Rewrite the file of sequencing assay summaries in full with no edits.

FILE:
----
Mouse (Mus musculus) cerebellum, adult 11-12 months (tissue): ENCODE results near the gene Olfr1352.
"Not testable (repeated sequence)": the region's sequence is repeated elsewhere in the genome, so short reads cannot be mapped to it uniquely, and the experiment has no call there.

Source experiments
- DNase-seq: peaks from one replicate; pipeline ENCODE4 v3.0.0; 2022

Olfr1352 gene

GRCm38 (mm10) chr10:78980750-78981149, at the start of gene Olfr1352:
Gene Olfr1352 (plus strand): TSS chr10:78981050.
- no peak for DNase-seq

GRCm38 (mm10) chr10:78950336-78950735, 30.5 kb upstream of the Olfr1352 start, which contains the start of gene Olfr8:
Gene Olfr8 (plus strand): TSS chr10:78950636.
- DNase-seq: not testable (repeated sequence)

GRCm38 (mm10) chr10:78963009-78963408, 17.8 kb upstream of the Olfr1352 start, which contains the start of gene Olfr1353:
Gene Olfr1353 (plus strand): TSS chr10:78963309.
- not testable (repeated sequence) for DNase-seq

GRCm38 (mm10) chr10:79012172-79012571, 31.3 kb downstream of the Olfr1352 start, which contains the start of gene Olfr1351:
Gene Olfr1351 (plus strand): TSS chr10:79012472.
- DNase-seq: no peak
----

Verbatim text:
Mouse (Mus musculus) cerebellum, adult 11-12 months (tissue): ENCODE results near the gene Olfr1352.
"Not testable (repeated sequence)": the region's sequence is repeated elsewhere in the genome, so short reads cannot be mapped to it uniquely, and the experiment has no call there.

Source experiments
- DNase-seq: peaks from one replicate; pipeline ENCODE4 v3.0.0; 2022

Olfr1352 gene

GRCm38 (mm10) chr10:78980750-78981149, at the start of gene Olfr1352:
Gene Olfr1352 (plus strand): TSS chr10:78981050.
- no peak for DNase-seq

GRCm38 (mm10) chr10:78950336-78950735, 30.5 kb upstream of the Olfr1352 start, which contains the start of gene Olfr8:
Gene Olfr8 (plus strand): TSS chr10:78950636.
- DNase-seq: not testable (repeated sequence)

GRCm38 (mm10) chr10:78963009-78963408, 17.8 kb upstream of the Olfr1352 start, which contains the start of gene Olfr1353:
Gene Olfr1353 (plus strand): TSS chr10:78963309.
- not testable (repeated sequence) for DNase-seq

GRCm38 (mm10) chr10:79012172-79012571, 31.3 kb downstream of the Olfr1352 start, which contains the start of gene Olfr1351:
Gene Olfr1351 (plus strand): TSS chr10:79012472.
- DNase-seq: no peak